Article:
Clinical and immunologic features of recurrent herpes zoster (HZ)

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Abstract

Background:

Recurrent herpes zoster (HZ) is thought to be rare, but there have been few large-scale studies of recurrent HZ.

Objective:

We conducted a large-scale prospective cohort study to characterize recurrent HZ.

Methods:

We examined 12,522 participants aged 50 years or older in Shozu County and followed them up for 3 years. We compared the incidence of HZ and postherpetic neuralgia, severity of skin lesions and acute pain, cell-mediated immunity, and varicella-zoster virus–specific antibody titer between primary and recurrent HZ.

Results:

A total of 401 participants developed HZ: 341 with primary HZ and 60 with recurrent HZ. Skin lesions and acute pain were significantly milder and the incidence of postherpetic neuralgia was lower in patients aged 50 to 79 years with recurrent HZ than in those with primary HZ. Varicella-zoster virus skin test induced a stronger reaction in patients aged 50 to 79 years with recurrent HZ than in those with primary HZ.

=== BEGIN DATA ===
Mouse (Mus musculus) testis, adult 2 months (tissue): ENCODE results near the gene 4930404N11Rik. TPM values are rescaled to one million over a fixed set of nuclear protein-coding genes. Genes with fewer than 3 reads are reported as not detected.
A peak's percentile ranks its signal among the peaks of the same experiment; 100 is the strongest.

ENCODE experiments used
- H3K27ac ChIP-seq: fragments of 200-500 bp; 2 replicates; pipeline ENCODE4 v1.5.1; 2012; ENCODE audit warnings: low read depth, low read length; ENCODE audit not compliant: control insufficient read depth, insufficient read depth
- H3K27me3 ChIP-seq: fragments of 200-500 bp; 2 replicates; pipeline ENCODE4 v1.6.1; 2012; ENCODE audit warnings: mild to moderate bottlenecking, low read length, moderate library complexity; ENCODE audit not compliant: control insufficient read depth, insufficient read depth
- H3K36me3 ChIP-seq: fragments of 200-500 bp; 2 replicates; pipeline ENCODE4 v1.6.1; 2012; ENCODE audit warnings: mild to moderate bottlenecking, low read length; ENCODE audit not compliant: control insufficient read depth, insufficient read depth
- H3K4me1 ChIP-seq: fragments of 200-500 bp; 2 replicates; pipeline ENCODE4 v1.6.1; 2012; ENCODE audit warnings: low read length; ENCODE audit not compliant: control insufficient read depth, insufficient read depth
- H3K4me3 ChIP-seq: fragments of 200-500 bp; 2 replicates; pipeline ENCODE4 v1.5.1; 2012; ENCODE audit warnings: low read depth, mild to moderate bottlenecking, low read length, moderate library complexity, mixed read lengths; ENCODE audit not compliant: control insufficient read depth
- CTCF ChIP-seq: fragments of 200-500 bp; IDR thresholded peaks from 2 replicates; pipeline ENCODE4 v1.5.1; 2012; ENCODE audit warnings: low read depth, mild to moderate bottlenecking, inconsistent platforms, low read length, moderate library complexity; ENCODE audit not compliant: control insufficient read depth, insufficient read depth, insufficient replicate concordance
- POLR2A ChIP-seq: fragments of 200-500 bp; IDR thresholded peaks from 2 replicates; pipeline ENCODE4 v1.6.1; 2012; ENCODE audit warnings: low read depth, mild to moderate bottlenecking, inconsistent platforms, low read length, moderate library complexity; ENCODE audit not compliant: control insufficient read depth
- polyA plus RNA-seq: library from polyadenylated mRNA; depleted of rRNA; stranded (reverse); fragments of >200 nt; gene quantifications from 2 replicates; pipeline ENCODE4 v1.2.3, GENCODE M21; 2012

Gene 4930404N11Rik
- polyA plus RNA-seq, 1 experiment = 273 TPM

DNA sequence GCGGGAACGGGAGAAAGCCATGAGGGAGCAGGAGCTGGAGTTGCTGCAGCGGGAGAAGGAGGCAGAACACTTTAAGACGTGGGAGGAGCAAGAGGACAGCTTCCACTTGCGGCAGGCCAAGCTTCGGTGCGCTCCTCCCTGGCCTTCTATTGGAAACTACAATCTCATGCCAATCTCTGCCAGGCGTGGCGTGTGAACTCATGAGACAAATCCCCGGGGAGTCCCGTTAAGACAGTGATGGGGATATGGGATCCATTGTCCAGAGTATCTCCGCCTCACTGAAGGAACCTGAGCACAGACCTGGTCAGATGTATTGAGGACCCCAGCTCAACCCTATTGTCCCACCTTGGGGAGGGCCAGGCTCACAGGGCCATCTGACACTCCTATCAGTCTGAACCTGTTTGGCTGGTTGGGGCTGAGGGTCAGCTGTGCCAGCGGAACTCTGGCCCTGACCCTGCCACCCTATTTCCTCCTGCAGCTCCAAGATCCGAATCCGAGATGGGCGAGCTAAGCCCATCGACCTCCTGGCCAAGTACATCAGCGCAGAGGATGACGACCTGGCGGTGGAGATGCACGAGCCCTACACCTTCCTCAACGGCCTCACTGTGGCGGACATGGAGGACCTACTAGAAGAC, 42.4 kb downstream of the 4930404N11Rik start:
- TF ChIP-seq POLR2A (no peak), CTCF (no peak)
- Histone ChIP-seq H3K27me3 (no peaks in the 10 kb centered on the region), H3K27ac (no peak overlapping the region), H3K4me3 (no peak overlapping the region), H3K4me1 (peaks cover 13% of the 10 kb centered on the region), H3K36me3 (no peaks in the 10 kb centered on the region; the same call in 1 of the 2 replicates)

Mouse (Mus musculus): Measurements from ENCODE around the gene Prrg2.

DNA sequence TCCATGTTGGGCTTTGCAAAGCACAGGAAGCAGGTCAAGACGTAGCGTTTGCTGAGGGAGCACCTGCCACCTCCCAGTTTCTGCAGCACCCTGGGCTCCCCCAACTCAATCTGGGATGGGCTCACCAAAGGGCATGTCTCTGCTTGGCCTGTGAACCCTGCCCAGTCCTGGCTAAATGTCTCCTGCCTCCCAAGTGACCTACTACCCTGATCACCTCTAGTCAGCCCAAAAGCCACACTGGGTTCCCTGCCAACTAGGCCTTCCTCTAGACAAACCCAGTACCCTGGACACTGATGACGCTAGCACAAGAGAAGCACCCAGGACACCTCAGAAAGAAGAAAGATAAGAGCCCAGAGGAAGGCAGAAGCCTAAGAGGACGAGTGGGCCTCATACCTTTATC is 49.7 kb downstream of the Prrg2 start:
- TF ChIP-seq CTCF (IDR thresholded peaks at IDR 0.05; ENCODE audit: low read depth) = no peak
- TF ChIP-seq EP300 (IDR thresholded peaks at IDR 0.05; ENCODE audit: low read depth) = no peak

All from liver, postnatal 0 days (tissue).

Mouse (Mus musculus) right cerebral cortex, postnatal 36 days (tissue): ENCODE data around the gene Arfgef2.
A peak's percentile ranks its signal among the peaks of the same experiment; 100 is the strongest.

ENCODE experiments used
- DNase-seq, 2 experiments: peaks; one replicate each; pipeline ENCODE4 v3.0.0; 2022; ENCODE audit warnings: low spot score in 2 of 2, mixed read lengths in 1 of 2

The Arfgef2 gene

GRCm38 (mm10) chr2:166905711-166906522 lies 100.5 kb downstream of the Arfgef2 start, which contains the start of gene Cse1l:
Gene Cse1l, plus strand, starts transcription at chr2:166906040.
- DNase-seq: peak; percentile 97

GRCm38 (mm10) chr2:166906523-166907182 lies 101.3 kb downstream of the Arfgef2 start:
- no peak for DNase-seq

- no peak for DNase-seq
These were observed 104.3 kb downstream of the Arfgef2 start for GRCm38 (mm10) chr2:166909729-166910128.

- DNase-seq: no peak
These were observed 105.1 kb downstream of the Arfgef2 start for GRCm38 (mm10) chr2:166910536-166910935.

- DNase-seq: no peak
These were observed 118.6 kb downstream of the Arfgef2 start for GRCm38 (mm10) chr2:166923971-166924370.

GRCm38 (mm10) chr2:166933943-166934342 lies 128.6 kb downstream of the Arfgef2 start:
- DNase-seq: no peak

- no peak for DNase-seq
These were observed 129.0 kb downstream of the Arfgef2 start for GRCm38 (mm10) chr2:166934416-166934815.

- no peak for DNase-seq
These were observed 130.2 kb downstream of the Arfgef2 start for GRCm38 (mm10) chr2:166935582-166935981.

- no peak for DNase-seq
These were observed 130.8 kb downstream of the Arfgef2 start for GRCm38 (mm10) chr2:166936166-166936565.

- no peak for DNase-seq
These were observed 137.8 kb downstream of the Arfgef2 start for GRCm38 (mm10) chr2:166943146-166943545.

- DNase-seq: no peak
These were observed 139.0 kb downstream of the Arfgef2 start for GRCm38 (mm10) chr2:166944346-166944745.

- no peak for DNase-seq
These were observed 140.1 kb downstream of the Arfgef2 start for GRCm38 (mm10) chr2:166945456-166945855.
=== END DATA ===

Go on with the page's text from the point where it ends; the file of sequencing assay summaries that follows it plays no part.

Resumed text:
Limitations:

Information on previous HZ episodes was self-reported by participants, so it could not be confirmed that they actually had a history of HZ.

Conclusion:

Recurrent HZ was associated with milder clinical symptoms than primary HZ, probably because of stronger varicella-zoster virus–specific cell-mediated immunity in the patients with recurrence.

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